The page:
The Before and After Picture

If someone were to Google “eating disorders”, or more specifically “eating disorder recovery” they would find thousands of images of tiny, emaciated girls and women. Exposed rib cages, a girl slouched over with her spine almost completely visible beneath her translucent skin. And then, sometimes, there is an additional image next to it. A girl who is “weight restored” and smiling, laughing even. #recovery #bodypositivity

I respect everyone’s journey through any eating disorder and the unique factors that go with that individual. But what I refuse to respect is the damage that sharing before and after (eating disorder) pictures does. It is extremely objectifying and it aids almost every stereotype surrounding ED. It promotes the idea that everyone struggling with anorexia or bulimia or EDNOS will be utterly skeletal at their worst. In no way does body size indicate how badly someone is suffering. And the straight out truth of the matter is that the majority of people affected by eating disorders will never embody the image of the anorexic girl that you so often see in health text books, google images, and even irresposible private blog and Instagram accounts.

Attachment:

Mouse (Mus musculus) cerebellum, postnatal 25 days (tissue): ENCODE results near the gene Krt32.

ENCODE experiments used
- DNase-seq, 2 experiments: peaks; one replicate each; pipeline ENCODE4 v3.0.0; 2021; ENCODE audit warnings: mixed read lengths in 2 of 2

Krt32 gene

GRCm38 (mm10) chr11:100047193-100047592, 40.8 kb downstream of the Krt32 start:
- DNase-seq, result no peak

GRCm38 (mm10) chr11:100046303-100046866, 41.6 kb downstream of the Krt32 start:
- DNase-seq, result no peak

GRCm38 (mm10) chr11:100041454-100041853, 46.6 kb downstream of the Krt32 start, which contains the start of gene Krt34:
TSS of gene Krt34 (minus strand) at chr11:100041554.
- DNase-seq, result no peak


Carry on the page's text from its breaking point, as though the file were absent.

I can not help but become angry when everything I am trying to prove in my writing gets counteracted. Disordered eating is rooted in thought. How someone feels after a meal, before a meal, during a meal. The deep feelings of not only physical inadequacy but just thinking that who you are isn’t enough. ED does not live in this revolting image of a high school girl wearing a tight pink T-shirt and proudly proclaiming that she is on a new fad diet. ED lives in the girl who carries a sadness in her expressive eyes. ED lives in the boy tired of feeling worthless. ED lives in the abused and torn down. ED is a hiding place… NOT a number on a scale, a pants size, a BMI. NOT rib cages, pelvic bones and spines. Even though those things can happen, a number drops or rises, the CONSTANT association can rob a very sick person of their ability to get better because they do not believe they are “sick enough”.

Although seemingly inspiring, before and after pictures are a dangerous association, one that I will not take part in. My weight is for the concern of my doctors and is not a measurement of my success in recovery. Throughout my blog I may discuss health issues but that is in attempt to show how, when trying to achieve an allusive physical image, things can go horribly wrong. I want to see your success through happiness, self expression, passion, and healthy love. I mean it when I say to you, your body size means absolutely nothing to me.


PhotoCredits: Me


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4 thoughts on “The Before and After Picture

  1. This is such a huge and important issue and I’m glad you are speaking out on it. Someone close to me told me my eating issues couldn’t be as bad as someone else he knew because “I’m not that skinny, and she was always too thin.” I think those comments are even more damaging.

    Liked by 1 person

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